Deepening Secondary Students’ Understanding of Coastal Management at Labrador Park through Fieldwork, pp. 6 of 7

Conclusion and Future Research

This action research has highlighted the positive relationship between fieldwork, affective engagement and students’ understanding of coastal environments and management (Boyle et al., 2007). Fieldwork is a highly conducive platform for the facilitation of students’ affective engagement with the environment. Affective engagement has also created possibilities for deeper and critical understanding of a geography; deeper appreciation of local environments and challenges facing environmental management; and active citizenship in relation to environmental conservation. However, students also emphasized the need for personal space and time to observe the field sites prior to the activities to develop a more individualized sense of the place. Hence, the incorporation of time for free play in the fieldwork experience could be vital to allowing students to develop their personal sense and understanding of their environments. Such experiences within a typically structured school fieldwork activity sequence are potential platforms whereby students learn to see the world as a classroom that caters to their interests and needs. Through a purposefully structured fieldwork booklet in alignment with Kolb’s learning cycle, the action research has shown that this theory remains relevant to strengthening students’ abilities to construct self-knowledge. However, a more critical application of the theory requires sensitivity towards a differentiation of students’ ability and learning styles (Fielding, 1994 as cited in Healey and Jenkins, 2000). This includes, more scaffolding for lower-ability learners in terms of instruction and variety of activities. Future fieldwork research could explore the influence of  diagnostic scanning of students’ prior knowledge in relation to meeting certain desired learning outcomes and the possibilities of differentiated modes of assessment in the field (Scheyvens, Griffin, Jocoy, Liu, & Bradford, 2008; Healey & Jenkins, 2000; Pawson & Teather, 2002). Finally, it could also be useful to examine prior resources given to students about a topic to be explored during the field experience as such would also constitute as a type of scaffold to develop students’ ability to interpret phenomena through their personal lenses.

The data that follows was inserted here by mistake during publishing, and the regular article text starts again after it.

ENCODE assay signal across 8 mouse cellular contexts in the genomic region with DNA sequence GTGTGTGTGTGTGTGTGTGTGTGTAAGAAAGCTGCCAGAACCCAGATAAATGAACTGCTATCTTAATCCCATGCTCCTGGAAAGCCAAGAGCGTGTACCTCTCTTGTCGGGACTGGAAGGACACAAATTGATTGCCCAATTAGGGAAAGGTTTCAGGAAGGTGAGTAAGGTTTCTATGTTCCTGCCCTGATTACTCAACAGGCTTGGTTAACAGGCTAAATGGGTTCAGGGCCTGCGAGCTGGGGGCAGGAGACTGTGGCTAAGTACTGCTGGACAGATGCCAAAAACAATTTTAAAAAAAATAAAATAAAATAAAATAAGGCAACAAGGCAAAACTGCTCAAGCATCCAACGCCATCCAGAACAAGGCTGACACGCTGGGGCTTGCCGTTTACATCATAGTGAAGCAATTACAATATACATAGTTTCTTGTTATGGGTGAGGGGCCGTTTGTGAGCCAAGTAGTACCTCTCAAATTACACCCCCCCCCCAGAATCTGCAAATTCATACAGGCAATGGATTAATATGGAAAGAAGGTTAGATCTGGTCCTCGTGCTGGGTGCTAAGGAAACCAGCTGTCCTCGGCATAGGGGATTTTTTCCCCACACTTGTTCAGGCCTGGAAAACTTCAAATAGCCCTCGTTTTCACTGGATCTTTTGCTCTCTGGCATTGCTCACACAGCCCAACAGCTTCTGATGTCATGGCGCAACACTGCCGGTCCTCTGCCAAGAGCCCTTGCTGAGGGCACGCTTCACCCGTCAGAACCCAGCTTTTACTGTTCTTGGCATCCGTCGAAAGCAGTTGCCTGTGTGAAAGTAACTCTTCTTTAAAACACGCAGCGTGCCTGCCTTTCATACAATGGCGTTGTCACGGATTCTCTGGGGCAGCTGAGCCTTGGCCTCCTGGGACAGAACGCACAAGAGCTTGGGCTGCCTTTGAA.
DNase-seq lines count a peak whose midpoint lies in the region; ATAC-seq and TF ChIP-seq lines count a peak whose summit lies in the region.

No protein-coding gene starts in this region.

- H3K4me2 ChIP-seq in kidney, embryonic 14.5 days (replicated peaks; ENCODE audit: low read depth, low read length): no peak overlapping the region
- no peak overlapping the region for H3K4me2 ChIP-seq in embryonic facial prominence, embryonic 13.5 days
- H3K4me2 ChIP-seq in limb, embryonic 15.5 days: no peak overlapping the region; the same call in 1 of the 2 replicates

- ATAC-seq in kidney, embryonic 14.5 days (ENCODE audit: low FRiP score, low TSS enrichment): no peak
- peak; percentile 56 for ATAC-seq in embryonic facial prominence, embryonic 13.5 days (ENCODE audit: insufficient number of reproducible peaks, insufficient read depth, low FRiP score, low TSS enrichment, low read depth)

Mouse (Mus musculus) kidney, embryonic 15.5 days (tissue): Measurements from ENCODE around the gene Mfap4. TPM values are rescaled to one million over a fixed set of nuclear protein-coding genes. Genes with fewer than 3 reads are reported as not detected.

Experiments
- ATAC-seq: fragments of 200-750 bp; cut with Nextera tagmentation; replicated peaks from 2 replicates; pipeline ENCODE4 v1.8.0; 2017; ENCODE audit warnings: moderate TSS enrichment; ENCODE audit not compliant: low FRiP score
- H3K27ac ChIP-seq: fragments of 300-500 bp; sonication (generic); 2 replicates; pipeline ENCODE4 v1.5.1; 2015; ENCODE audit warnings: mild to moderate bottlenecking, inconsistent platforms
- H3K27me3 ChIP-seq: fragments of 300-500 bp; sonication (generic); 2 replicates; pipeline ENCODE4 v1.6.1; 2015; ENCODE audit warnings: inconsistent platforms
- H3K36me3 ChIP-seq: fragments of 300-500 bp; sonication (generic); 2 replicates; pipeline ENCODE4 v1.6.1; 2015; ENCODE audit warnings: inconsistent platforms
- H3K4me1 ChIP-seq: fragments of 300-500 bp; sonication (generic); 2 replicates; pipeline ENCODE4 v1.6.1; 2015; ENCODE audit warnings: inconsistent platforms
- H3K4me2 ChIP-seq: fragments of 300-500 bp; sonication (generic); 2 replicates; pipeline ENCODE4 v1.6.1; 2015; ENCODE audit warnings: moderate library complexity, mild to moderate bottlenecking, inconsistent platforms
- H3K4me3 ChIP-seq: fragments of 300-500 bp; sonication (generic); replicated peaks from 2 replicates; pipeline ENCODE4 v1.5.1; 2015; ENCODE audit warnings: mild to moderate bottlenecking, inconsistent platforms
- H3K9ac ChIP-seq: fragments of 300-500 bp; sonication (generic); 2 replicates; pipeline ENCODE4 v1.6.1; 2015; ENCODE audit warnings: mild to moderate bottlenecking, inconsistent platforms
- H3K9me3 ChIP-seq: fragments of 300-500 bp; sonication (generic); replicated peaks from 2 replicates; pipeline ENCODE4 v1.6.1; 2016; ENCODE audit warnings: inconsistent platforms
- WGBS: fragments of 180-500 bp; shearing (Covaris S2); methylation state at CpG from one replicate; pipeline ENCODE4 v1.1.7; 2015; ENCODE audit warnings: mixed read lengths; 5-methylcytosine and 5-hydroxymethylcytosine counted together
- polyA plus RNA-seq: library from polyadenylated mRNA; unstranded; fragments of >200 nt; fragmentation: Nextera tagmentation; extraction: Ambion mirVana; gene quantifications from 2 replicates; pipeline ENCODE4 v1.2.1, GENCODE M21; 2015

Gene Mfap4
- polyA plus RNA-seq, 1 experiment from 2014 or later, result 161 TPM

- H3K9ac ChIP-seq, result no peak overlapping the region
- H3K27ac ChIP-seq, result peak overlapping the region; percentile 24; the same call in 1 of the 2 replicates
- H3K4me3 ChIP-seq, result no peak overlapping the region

Related Teaching Materials

An Inspiring Quote

"[Open-mindedness] includes an active desire to listen to more sides than one; to give heed to facts from whatever source they come; to give full attention to alternative possibilities; to recognize the possibility of error even in the beliefs that are dearest to us."

~ John Dewey, How We Think

Newsletter Subscription

Subscribe to our newsletter and stay up-to-date with new journal issues!